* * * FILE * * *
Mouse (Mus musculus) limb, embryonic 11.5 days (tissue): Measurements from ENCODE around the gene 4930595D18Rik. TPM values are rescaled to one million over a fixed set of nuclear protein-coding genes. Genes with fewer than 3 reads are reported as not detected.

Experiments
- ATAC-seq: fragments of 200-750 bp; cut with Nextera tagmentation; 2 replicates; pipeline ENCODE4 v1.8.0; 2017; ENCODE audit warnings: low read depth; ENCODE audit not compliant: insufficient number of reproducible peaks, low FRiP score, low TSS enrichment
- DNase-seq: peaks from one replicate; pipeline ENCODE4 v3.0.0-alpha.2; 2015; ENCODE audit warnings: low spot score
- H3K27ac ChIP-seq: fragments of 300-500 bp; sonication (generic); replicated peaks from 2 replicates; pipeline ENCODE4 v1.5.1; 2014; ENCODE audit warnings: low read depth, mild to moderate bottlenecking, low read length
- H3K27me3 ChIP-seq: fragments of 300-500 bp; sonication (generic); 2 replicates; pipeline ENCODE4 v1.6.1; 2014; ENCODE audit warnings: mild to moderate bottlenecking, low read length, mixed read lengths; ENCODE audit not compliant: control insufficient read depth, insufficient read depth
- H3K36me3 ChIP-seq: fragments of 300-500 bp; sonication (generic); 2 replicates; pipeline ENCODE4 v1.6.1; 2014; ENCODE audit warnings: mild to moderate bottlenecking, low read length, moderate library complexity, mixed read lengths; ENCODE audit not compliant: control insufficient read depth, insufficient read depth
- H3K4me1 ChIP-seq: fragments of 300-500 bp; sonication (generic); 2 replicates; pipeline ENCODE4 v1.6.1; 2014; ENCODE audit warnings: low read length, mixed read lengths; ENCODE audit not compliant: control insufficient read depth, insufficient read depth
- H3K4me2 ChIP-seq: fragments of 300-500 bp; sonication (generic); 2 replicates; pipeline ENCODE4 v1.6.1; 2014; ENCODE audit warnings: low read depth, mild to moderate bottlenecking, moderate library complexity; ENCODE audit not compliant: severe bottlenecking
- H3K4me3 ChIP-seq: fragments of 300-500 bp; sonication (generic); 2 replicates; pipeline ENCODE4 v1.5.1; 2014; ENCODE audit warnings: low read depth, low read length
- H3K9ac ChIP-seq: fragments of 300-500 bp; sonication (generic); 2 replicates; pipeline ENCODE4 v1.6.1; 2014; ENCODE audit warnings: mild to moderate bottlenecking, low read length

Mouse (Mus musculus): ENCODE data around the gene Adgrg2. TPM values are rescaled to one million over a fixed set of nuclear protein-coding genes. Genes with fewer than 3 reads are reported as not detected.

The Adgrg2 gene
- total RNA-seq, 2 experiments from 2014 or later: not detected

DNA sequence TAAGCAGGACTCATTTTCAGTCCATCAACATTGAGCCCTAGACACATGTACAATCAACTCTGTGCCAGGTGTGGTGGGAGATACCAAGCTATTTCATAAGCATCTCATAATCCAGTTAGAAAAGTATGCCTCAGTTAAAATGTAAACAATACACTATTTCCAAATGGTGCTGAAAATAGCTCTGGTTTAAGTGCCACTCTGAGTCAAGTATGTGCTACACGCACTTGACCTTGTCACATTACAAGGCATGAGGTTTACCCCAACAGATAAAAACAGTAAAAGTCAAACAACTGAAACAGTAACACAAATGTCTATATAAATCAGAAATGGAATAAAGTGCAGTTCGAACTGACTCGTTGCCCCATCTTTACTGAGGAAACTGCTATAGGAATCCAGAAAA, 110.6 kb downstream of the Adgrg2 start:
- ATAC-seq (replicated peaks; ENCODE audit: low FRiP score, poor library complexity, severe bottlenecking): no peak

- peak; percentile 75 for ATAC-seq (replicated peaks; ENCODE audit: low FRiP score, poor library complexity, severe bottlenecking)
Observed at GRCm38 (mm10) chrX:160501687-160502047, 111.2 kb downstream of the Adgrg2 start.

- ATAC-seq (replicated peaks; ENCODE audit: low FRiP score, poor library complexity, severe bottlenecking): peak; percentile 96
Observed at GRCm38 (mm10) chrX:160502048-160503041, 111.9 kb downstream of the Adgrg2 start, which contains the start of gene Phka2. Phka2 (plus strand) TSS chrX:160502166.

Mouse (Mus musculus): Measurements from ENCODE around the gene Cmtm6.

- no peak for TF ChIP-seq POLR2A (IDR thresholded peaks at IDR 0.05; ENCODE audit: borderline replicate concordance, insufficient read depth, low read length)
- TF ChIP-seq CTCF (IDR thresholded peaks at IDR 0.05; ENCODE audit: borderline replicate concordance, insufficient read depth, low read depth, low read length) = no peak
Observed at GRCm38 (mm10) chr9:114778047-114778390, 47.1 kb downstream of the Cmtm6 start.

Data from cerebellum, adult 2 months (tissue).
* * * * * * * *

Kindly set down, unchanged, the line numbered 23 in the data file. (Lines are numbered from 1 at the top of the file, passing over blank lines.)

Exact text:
- TF ChIP-seq CTCF (IDR thresholded peaks at IDR 0.05; ENCODE audit: borderline replicate concordance, insufficient read depth, low read depth, low read length) = no peak